Woven Forms, an exhibition of limited-edition handmade rugs created by some of the world’s most interesting designers, will be shown in South Africa for the first time at Southern Guild from 20 September until the end of 2018. The rug collection is a collaboration between New York gallery R & Companyand Milan-based carpet producer Amini.
Woven Forms presents unique designs by Wendell Castle, Rogan Gregory, Dana Barnes, the Haas Brothers, Katie Stout, David Wiseman and Renate Müller, among others. Working within the rich history of carpet making in India and Nepal, the countries where the carpets are handmade, the exhibition re-examines the limits of craft and industry by offering the designers the opportunity to explore their ideas through textiles.
The project breaks the longstanding tradition of artists making carpets by printing a pre-existing painting, drawing, or photograph on a rug. Instead, each artist has created a unique design that considers the form, material and process while simultaneously reflecting their individual styles. All works are limited-edition pieces that took roughly six months to produce.
Wendell Castle’s carpets were created as a series of brush strokes, blending hundreds of colours together into patterns only a handful of skilled weavers in the world were able to achieve. Rogan Gregory wanted a carpet so thick it could be carved in the same manner he employs when making his sculptures in wood or stone. This required rediscovering a lost process wherein the wool is woven wet so that it builds volume and weight as it dries. The Haas Brothers created a series based on animal skins from long-extinct creatures. Knotting these dynamic patterns and colours into animal shapes was a triumph of skill by the craftspeople.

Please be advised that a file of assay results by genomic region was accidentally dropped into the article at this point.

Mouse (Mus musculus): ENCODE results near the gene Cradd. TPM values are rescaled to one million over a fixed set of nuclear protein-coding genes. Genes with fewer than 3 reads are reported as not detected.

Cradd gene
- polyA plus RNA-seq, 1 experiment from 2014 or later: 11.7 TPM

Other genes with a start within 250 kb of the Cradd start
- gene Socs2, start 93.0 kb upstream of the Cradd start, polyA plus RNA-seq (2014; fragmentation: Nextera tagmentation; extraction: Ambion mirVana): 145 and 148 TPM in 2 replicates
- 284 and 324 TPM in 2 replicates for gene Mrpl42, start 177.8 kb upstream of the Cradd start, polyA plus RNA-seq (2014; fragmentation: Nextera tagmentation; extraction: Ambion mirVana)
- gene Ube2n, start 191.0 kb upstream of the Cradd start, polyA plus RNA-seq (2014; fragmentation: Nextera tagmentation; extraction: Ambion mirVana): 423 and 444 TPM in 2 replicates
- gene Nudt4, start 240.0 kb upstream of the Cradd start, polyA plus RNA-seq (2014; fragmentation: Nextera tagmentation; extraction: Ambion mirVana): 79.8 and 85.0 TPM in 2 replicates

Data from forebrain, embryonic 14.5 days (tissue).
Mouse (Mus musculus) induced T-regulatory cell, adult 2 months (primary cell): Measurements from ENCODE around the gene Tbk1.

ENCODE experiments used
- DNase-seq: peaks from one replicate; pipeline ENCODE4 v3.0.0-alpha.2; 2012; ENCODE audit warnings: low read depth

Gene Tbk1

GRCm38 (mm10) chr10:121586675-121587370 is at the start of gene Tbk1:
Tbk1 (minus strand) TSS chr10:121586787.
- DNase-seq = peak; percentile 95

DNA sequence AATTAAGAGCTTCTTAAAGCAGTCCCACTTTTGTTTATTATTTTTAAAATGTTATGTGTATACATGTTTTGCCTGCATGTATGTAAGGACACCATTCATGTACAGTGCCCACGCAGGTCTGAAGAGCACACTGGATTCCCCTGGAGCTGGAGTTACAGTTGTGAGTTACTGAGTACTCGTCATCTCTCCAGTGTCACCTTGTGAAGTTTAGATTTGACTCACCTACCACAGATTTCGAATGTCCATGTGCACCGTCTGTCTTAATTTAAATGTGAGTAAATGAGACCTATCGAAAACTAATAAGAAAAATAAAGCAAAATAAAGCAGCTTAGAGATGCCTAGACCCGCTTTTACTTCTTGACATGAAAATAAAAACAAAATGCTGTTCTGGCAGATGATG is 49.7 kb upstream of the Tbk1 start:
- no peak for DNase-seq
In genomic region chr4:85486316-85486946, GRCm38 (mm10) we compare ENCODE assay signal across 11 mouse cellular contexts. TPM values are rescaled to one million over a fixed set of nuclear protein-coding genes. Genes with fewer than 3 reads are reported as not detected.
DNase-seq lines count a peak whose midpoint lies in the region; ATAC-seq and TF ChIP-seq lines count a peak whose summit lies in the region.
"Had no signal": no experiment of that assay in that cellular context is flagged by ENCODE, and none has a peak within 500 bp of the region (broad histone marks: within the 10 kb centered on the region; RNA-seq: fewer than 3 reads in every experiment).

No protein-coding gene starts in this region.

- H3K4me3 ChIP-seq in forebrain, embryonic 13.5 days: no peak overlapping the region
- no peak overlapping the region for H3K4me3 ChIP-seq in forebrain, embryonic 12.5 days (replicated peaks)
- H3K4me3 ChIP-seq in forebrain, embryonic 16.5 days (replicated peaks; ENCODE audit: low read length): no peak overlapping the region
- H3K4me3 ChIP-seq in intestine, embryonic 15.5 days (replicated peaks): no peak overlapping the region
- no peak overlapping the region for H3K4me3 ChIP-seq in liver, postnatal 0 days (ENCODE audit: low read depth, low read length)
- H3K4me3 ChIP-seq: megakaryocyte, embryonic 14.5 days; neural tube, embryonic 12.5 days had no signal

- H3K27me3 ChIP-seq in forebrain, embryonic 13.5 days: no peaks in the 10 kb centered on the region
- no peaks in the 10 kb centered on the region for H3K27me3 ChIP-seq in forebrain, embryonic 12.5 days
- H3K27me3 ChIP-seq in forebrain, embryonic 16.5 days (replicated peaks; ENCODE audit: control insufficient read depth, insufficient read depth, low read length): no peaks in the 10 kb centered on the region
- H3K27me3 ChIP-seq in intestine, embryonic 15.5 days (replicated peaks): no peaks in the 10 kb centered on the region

Renate Müller, the German toy designer, produced works pulled most directly from the three-dimensional objects they create, artfully reimagined in two dimensions. David Wiseman’s asymmetrical exploration of decorative patterns and motifs brought a level of detail unmatched in other carpet designs. Katie Stout created a work that is electric with energy and chaotic beauty, while Dana Barnes took rare and exquisitely ornate existing carpets and literally felted interventions onto the surfaces to create abstract paintings of soft wool.
The artists were chosen to participate in this project because of their unique talents and their interest in experimentation. The resulting collection pushes the boundaries of the medium, creating an extraordinary collaboration with the weavers themselves, who rediscovered ancient processes as well as new techniques and ways of making in order to realise these designs.
Woven Forms was presented to the public for the first time at the 57th Venice Biennale in May 2017.